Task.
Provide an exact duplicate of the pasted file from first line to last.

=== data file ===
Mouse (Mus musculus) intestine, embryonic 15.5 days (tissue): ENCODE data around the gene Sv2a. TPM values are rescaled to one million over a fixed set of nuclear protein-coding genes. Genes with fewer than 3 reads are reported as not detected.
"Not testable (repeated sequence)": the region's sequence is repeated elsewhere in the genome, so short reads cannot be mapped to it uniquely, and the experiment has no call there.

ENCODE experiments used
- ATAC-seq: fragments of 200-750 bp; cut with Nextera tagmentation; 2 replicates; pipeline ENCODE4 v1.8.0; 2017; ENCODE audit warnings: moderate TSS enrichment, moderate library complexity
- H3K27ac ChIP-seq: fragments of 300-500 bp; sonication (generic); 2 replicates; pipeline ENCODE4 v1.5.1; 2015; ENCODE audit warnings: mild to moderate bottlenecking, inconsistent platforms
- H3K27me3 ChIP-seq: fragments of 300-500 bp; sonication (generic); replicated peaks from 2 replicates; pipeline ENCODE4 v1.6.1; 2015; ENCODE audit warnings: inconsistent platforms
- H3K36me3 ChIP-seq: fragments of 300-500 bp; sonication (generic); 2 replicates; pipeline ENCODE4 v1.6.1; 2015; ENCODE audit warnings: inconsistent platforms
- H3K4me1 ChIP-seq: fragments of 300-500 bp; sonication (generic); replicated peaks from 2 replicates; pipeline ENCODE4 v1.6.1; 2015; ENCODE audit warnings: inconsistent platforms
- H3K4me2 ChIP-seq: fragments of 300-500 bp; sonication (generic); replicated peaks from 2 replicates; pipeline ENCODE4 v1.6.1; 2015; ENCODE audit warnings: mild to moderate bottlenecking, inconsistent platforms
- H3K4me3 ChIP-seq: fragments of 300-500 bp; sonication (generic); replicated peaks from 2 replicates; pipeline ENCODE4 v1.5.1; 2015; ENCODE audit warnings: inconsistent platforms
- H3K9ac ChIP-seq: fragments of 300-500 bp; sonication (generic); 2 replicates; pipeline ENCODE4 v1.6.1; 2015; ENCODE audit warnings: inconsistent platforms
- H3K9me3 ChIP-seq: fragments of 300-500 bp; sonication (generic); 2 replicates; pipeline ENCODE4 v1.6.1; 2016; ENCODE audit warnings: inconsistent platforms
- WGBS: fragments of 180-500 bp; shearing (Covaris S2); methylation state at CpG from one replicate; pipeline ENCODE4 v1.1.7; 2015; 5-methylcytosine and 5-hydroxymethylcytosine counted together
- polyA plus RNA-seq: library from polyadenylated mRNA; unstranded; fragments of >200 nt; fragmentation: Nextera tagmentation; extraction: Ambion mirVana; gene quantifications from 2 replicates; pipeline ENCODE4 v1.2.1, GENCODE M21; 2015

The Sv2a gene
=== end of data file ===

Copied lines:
Mouse (Mus musculus) intestine, embryonic 15.5 days (tissue): ENCODE data around the gene Sv2a. TPM values are rescaled to one million over a fixed set of nuclear protein-coding genes. Genes with fewer than 3 reads are reported as not detected.
"Not testable (repeated sequence)": the region's sequence is repeated elsewhere in the genome, so short reads cannot be mapped to it uniquely, and the experiment has no call there.

ENCODE experiments used
- ATAC-seq: fragments of 200-750 bp; cut with Nextera tagmentation; 2 replicates; pipeline ENCODE4 v1.8.0; 2017; ENCODE audit warnings: moderate TSS enrichment, moderate library complexity
- H3K27ac ChIP-seq: fragments of 300-500 bp; sonication (generic); 2 replicates; pipeline ENCODE4 v1.5.1; 2015; ENCODE audit warnings: mild to moderate bottlenecking, inconsistent platforms
- H3K27me3 ChIP-seq: fragments of 300-500 bp; sonication (generic); replicated peaks from 2 replicates; pipeline ENCODE4 v1.6.1; 2015; ENCODE audit warnings: inconsistent platforms
- H3K36me3 ChIP-seq: fragments of 300-500 bp; sonication (generic); 2 replicates; pipeline ENCODE4 v1.6.1; 2015; ENCODE audit warnings: inconsistent platforms
- H3K4me1 ChIP-seq: fragments of 300-500 bp; sonication (generic); replicated peaks from 2 replicates; pipeline ENCODE4 v1.6.1; 2015; ENCODE audit warnings: inconsistent platforms
- H3K4me2 ChIP-seq: fragments of 300-500 bp; sonication (generic); replicated peaks from 2 replicates; pipeline ENCODE4 v1.6.1; 2015; ENCODE audit warnings: mild to moderate bottlenecking, inconsistent platforms
- H3K4me3 ChIP-seq: fragments of 300-500 bp; sonication (generic); replicated peaks from 2 replicates; pipeline ENCODE4 v1.5.1; 2015; ENCODE audit warnings: inconsistent platforms
- H3K9ac ChIP-seq: fragments of 300-500 bp; sonication (generic); 2 replicates; pipeline ENCODE4 v1.6.1; 2015; ENCODE audit warnings: inconsistent platforms
- H3K9me3 ChIP-seq: fragments of 300-500 bp; sonication (generic); 2 replicates; pipeline ENCODE4 v1.6.1; 2016; ENCODE audit warnings: inconsistent platforms
- WGBS: fragments of 180-500 bp; shearing (Covaris S2); methylation state at CpG from one replicate; pipeline ENCODE4 v1.1.7; 2015; 5-methylcytosine and 5-hydroxymethylcytosine counted together
- polyA plus RNA-seq: library from polyadenylated mRNA; unstranded; fragments of >200 nt; fragmentation: Nextera tagmentation; extraction: Ambion mirVana; gene quantifications from 2 replicates; pipeline ENCODE4 v1.2.1, GENCODE M21; 2015

The Sv2a gene